Doctor's Desk

The Glossary

AATB Standards

AATB Standards

The American Association of Tissue Banks (AATB); a transplant trade organization that is dedicated to ensuring that human tissues intended for transplantation are safe and free of infectious disease, of uniform high quality, and available in quantities sufficient to meet national needs. The AATB provides accreditation for over 100 tissue banks

ACOG Requirements

ACOG Requirements

The American College of Obstetricians and Gynecologists is a professional association of physicians specializing in obstetrics and gynecology in the United States. Several Latin American countries are also represented within Districts of the organization. It is a 501(c)(3) organization with a membership of approximately 58,000 obstetrician-gynecologists and women's health care professionals.

Allogeneic

Allogeneic

Cells or tissue obtained

from a donor.

Allograft

Allograft

A tissue graft from a donor of the same species as the recipient but not genetically identical.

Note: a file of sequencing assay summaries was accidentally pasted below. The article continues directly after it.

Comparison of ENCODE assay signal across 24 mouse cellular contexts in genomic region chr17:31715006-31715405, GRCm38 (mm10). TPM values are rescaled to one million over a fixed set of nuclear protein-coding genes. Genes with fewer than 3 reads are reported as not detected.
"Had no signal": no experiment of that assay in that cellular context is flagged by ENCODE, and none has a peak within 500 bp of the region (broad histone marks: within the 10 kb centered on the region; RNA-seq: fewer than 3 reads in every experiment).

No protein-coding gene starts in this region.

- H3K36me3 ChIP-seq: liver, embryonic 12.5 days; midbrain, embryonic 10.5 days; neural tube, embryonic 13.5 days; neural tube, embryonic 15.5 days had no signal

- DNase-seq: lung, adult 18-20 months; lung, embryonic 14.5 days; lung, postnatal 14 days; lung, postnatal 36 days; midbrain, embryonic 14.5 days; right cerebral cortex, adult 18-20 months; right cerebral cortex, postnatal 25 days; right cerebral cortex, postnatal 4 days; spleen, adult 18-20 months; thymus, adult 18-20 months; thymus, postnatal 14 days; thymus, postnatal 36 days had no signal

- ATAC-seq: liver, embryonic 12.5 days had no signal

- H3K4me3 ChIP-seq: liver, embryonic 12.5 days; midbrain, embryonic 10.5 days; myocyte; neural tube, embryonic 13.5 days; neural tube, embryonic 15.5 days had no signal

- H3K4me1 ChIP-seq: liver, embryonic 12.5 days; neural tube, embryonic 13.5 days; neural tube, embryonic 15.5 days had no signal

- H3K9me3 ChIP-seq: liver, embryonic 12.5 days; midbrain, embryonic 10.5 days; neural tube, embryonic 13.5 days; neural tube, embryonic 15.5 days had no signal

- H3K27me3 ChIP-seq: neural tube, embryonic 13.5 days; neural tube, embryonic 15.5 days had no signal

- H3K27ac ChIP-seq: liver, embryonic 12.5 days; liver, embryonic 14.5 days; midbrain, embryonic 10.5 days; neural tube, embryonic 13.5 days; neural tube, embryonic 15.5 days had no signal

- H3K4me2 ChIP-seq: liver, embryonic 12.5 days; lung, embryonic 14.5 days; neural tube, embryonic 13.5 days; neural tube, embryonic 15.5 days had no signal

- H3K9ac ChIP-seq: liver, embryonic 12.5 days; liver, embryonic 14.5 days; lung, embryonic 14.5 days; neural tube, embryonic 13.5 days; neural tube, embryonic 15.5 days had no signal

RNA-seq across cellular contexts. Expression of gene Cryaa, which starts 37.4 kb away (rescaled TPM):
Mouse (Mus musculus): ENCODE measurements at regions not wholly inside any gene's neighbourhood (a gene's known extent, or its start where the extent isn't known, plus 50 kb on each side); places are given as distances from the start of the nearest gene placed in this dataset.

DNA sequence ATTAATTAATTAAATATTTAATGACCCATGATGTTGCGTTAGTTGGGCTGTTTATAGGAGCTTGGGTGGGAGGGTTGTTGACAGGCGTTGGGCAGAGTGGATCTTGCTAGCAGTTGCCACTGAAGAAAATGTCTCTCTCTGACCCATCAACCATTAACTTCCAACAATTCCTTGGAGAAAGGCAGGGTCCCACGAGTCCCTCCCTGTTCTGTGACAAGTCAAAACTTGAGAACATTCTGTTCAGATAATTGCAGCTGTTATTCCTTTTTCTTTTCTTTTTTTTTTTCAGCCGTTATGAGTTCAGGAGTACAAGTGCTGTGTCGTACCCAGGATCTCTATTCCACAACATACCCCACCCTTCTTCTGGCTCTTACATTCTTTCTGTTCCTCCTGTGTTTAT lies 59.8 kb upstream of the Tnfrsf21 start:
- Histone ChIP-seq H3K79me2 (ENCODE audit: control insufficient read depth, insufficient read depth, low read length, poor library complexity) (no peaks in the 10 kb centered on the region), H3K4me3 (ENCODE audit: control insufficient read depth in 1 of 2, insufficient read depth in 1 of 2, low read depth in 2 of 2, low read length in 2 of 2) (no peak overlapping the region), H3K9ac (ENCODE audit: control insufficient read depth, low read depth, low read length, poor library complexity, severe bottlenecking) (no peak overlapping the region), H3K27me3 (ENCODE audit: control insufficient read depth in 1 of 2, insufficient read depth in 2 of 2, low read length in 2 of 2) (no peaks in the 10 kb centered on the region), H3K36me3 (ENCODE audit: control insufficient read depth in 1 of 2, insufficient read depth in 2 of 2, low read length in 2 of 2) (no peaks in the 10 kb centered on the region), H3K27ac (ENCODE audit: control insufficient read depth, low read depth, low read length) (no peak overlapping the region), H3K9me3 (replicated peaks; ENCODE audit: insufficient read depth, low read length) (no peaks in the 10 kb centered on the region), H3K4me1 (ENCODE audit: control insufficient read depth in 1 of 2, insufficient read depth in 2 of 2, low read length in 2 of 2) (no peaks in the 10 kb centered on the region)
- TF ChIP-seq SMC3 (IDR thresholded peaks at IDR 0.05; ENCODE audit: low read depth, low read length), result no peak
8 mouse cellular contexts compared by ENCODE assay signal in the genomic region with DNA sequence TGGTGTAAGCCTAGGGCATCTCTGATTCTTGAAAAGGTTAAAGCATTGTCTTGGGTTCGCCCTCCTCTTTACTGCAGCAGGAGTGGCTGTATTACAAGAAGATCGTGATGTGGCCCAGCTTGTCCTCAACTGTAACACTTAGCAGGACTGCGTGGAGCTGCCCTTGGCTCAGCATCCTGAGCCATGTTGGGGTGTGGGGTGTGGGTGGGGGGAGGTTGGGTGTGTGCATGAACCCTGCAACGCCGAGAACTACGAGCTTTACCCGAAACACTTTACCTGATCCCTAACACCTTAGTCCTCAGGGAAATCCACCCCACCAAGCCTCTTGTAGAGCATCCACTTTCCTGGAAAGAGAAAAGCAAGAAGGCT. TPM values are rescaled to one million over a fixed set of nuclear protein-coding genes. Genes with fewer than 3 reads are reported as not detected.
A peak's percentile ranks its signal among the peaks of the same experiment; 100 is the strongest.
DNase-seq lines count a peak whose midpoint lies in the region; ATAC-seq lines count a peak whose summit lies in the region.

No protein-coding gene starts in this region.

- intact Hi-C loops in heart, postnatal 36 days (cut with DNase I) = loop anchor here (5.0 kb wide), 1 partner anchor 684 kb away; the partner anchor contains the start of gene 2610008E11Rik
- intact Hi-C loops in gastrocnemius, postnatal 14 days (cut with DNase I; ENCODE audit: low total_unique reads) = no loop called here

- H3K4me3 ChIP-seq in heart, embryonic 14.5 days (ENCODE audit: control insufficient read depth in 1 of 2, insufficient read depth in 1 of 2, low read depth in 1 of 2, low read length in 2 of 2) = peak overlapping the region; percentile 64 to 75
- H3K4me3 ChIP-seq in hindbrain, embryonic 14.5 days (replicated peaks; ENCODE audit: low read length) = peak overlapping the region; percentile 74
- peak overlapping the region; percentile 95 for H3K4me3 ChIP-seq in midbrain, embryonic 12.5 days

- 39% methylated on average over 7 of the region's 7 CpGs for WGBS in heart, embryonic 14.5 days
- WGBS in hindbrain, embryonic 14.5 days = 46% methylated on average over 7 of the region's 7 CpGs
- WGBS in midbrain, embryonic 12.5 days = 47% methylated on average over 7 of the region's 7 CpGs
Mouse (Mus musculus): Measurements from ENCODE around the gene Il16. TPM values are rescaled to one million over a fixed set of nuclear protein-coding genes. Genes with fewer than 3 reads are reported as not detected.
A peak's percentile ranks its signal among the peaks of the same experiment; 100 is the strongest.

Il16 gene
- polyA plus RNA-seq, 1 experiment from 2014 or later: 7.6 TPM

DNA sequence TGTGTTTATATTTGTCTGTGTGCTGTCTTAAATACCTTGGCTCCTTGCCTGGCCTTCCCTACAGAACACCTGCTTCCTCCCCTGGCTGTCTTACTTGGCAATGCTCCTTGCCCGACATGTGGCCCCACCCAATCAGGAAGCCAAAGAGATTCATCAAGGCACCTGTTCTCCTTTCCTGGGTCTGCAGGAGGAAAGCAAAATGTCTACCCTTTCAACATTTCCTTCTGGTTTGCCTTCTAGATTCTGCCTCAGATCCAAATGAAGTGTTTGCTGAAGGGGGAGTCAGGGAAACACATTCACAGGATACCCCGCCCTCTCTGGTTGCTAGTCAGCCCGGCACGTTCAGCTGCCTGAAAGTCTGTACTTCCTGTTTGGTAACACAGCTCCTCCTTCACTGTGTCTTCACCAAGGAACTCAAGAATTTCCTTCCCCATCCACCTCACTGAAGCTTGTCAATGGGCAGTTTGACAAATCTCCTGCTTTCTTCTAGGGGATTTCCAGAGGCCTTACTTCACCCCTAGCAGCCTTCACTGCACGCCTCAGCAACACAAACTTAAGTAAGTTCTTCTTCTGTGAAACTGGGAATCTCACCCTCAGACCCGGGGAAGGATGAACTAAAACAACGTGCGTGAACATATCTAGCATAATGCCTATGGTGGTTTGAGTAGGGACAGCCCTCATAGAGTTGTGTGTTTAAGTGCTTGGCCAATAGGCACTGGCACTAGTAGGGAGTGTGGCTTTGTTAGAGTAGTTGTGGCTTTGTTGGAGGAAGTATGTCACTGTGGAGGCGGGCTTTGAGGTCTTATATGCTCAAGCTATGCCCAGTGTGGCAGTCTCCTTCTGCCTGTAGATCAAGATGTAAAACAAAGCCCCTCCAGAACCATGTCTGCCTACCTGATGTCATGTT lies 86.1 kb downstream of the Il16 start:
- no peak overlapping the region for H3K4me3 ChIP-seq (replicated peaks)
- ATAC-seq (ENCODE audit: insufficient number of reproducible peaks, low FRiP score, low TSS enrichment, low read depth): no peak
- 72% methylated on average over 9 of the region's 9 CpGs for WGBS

Amniotic Fluid

Amniotic Fluid

The amniotic fluid is the protective liquid contained by the amniotic sac of a gravid amniote. This fluid serves as a cushion for the growing fetus, but also serves to facilitate the exchange of nutrients, water, and biochemical products between mother and fetus.

Amniotic Membrane

Amniotic Membrane

Amniotic membrane, or amnion, is the innermost layer of the placenta and consists of a thick basement membrane and an avascular stromal matrix. Amniotic membrane transplantation has been used as a graft or as a dressing in different surgical subspecialties.

Analyte

Analyte

An analyte, component (in clinical chemistry), or chemical species is a substance or chemical constituent that is of interest in an analytical procedure. The purest substances are referred to as analytes.

Antibodies

Antibodies

An antibody (Ab), also known as an immunoglobulin (Ig), is a large, Y-shaped protein produced mainly by plasma cells that is used by the immune system to neutralize pathogens such as pathogenic bacteria and viruses. The antibody recognizes a unique molecule of the pathogen, called an antigen, via the fragment antigen-binding (Fab) variable region.

Antigens

Antigens